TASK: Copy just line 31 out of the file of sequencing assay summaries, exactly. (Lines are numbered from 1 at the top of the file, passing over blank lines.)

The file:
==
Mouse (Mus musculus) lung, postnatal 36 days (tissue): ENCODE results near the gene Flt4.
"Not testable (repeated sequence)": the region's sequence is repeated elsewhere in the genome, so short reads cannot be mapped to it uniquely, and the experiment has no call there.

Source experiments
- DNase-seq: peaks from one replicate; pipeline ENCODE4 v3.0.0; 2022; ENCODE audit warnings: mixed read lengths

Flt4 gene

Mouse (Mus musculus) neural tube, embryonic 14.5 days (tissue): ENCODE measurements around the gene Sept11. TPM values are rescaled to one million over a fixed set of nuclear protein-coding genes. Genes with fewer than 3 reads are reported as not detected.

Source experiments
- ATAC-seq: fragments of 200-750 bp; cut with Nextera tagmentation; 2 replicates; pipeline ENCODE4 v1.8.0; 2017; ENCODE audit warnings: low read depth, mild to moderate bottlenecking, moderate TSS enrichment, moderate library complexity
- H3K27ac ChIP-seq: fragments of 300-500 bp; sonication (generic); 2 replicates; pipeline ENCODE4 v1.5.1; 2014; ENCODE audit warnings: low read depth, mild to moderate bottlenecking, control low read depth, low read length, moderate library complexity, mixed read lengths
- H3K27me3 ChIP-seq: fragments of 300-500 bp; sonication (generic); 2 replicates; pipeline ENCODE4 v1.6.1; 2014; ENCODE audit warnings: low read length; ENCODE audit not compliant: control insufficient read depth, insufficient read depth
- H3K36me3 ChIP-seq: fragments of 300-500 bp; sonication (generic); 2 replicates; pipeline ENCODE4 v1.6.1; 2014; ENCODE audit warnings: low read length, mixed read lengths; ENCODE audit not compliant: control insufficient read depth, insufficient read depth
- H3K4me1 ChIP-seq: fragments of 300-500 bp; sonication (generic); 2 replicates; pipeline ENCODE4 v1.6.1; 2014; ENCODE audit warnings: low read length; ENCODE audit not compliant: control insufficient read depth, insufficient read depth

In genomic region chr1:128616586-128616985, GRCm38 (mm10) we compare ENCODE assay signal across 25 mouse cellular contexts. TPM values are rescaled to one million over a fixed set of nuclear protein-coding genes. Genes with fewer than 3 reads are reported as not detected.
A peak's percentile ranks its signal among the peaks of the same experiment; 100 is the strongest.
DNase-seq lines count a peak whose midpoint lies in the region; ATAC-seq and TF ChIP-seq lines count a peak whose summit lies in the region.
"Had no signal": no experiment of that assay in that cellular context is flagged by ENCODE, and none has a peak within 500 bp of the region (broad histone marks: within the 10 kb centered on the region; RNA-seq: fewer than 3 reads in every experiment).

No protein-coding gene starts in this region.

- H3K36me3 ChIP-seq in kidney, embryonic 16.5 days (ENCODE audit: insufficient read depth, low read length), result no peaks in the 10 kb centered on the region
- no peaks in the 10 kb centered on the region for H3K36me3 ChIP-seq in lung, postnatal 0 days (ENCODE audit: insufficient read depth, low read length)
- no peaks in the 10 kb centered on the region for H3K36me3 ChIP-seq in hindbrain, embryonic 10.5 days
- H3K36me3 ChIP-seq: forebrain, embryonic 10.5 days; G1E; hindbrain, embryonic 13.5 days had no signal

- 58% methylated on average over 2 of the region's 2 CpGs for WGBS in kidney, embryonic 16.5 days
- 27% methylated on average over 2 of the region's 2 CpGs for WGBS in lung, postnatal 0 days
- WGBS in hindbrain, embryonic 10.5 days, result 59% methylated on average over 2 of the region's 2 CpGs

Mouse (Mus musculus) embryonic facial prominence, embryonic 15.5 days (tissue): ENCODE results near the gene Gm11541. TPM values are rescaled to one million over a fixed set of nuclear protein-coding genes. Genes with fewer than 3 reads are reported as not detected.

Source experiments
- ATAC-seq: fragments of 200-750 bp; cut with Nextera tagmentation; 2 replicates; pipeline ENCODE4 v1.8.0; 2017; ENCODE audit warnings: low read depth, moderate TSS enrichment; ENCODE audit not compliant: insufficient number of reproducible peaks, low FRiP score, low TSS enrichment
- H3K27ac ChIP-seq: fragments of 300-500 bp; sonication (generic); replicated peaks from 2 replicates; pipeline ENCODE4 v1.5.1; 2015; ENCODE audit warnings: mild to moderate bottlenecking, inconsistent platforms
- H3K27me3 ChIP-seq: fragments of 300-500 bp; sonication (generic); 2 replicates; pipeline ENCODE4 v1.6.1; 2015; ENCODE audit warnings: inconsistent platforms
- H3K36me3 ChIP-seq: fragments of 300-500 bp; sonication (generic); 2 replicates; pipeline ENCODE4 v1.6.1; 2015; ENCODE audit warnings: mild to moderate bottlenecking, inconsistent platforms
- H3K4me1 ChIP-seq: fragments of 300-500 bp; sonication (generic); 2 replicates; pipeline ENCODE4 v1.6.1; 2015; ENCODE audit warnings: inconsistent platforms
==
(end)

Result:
- H3K4me1 ChIP-seq: fragments of 300-500 bp; sonication (generic); 2 replicates; pipeline ENCODE4 v1.6.1; 2015; ENCODE audit warnings: inconsistent platforms